We’re halfway into the Tales of Monkey Island series and you’d think it would be well into its stride now. Sadly, Lair of the Leviathan is a misstep in the series and suggests that Telltale might have peaked a little too soon. That’s not to say that that Lair of the Leviathan is a bad game, but it is a resounding “meh,” never quite making it beyond the level of “adequate.”

The long-lost explorer Coronado De Cava and his crew of misfits have been stranded within the manatee’s various passages for years and while De Cava is eager to continue the hunt for series macguffin “La Esponja Grande,” his crew are quite happy where they are. Once Guybrush recovers the manatee’s missing cochlea – no, I’m not joking, you have to find a manatee’s inner ear – and restores its sense of direction, the adventure leaves the sea cow and heads to the ocean floor where La Esponja Grande is guarded by the titular Leviathan.

Now, the secret of adventure games is that they’re something of a balancing act. If a puzzle is a bit ropey, you prop it up with a couple of decent jokes and if the writing is a little flat, you pair it up with a fun puzzle so that no one will notice. The problem with Lair of the Leviathan is that neither the writing nor the gameplay are strong enough to make up for the deficiencies of the other and so the whole thing comes off as flat.

Telltale’s writers seem to be laboring under the impression that as long as they’re wacky, they don’t have to write anything particularly funny. While it’s true that the Monkey Island games have always had a foundation of anachronistic craziness, it was always alongside quality writing, never in place of it. There are definitely occasional chuckles to be had in Lair of the Leviathan, but all in all, it’s pretty forgettable stuff.

Equally forgettable are the episode’s cast, a collection of stereotypes that little effort has been made to flesh out. The fratboy that takes every opportunity to get wasted and calls everyone “bra” and the awkward nerd with the hots for the girl way out of his league aren’t compelling characters, they’re comedic shorthand. Even Morgan, the best realized character in the whole episode, is just Scrappy Doo with a nice rack. It wouldn’t be so bad if these were minor characters, but when they’re the main cast of an entire episode, you start to worry for the future of the series. The fact that this episode sees the return of Murray – a one trick pony if ever there was one – speaks volumes. The only time that the writing ever really has any spark is when Morgan is pining after an oblivious Guybrush, but even that has just as much to do with the voice actors as the writers and it could have been lifted from just about any Hollywood movie you care to mention.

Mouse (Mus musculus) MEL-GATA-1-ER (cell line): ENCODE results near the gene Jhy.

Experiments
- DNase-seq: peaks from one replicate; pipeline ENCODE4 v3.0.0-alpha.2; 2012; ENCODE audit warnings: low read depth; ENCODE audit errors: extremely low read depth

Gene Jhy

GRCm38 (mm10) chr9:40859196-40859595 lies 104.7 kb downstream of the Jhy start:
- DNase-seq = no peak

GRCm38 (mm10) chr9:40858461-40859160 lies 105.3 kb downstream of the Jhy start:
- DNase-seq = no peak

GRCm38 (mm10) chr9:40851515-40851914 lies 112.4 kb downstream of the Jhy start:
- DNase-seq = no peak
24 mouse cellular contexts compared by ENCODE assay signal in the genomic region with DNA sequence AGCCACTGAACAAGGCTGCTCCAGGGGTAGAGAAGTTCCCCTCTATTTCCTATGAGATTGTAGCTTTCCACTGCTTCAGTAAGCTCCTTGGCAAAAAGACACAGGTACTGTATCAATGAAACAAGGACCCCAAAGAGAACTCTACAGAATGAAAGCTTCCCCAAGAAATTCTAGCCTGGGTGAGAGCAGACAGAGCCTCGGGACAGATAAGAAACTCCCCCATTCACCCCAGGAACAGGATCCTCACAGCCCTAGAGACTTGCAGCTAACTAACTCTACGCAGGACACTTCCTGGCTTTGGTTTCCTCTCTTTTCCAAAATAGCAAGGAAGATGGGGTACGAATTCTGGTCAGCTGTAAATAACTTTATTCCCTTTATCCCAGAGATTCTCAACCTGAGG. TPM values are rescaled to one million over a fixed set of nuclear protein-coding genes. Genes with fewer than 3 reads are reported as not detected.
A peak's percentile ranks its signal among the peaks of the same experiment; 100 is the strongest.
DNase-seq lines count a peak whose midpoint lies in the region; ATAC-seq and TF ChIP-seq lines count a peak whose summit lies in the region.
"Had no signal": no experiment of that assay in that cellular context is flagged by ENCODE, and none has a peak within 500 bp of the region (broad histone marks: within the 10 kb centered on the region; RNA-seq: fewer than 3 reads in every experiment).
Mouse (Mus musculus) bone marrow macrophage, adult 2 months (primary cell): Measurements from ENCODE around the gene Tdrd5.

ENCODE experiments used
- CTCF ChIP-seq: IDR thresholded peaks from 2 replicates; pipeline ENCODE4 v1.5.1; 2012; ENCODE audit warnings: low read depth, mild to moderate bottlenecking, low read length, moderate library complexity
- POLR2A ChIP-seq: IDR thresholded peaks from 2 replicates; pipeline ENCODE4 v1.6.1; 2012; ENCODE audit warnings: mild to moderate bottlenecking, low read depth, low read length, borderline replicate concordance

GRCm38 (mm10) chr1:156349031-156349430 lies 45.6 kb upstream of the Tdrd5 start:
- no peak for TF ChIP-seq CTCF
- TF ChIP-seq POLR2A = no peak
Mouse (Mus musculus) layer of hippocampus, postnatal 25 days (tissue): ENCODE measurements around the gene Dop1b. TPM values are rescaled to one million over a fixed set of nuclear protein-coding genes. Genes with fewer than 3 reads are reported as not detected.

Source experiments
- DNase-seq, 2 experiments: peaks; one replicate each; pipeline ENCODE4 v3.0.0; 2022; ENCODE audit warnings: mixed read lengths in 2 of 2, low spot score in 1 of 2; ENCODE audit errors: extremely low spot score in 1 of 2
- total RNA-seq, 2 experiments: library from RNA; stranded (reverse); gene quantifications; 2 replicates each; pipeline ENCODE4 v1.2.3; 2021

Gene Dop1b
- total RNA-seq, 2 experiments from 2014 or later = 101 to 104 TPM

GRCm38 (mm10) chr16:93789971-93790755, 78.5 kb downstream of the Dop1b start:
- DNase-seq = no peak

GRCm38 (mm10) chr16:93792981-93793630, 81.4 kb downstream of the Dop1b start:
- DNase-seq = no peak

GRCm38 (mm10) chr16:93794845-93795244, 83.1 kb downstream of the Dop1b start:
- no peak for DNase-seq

There’s no relief to be found in the puzzles either, which are too easy in places and just frustrating in others. The episode’s environments are very small, only a handful of screens each, and so while the annoying scavenger hunt aspect of previous episodes is significantly diminished, once you’ve stripped the level of anything not bolted down, the puzzles are almost trivial to solve. That wouldn’t really be a problem if the game was especially funny, but it really isn’t, so the process just becomes tedious. The puzzles improve towards the end – the way that Guybrush learns to speak manatee is inspired – but by that point you’ve had to put up with three hours of pretty mediocre stuff.

When Lair of the Leviathan is at its worst however, is when Telltale is trying something other than simple puzzles. The section at the beginning where Guybrush is interrogated about Morgan, who is posing as his wife, and must base his answers on various clues he picked up only moments earlier is a great idea, albeit not very original, but its “make a mistake, start the whole thing again” execution is not. Nor are the “Pirate Face” contests at around the two hour mark, which has all the drudgery of insult sword-fighting – you have to collect the various faces from people and things – but without any of the wit that made it a fan favorite in the first place. This is doubly galling when you consider that Telltale said that it was leaving insult sword-fighting out of Tales of Monkey Island because it was “done to death.”

The Bottom Line: As negative as some my comments might have been, Lair of the Leviathan isn’t actually bad, it’s just disappointing. Whether because of deadlines or some other reason, Telltale clearly hasn’t spent the time on this that it needed.

Recommendation: This is the tricky part because if you’ve played the previous two episodes, then you’ve already paid for this, as Telltale did not sell the episodes separately. If, on the other hand, you were waiting to see how the series progressed before you put your hand in your pocket, you might want to wait a little longer in case this turns out to be a trend.

Logan Westbrook didn’t make a single pirate joke while writing this review, you should thank him with cash.

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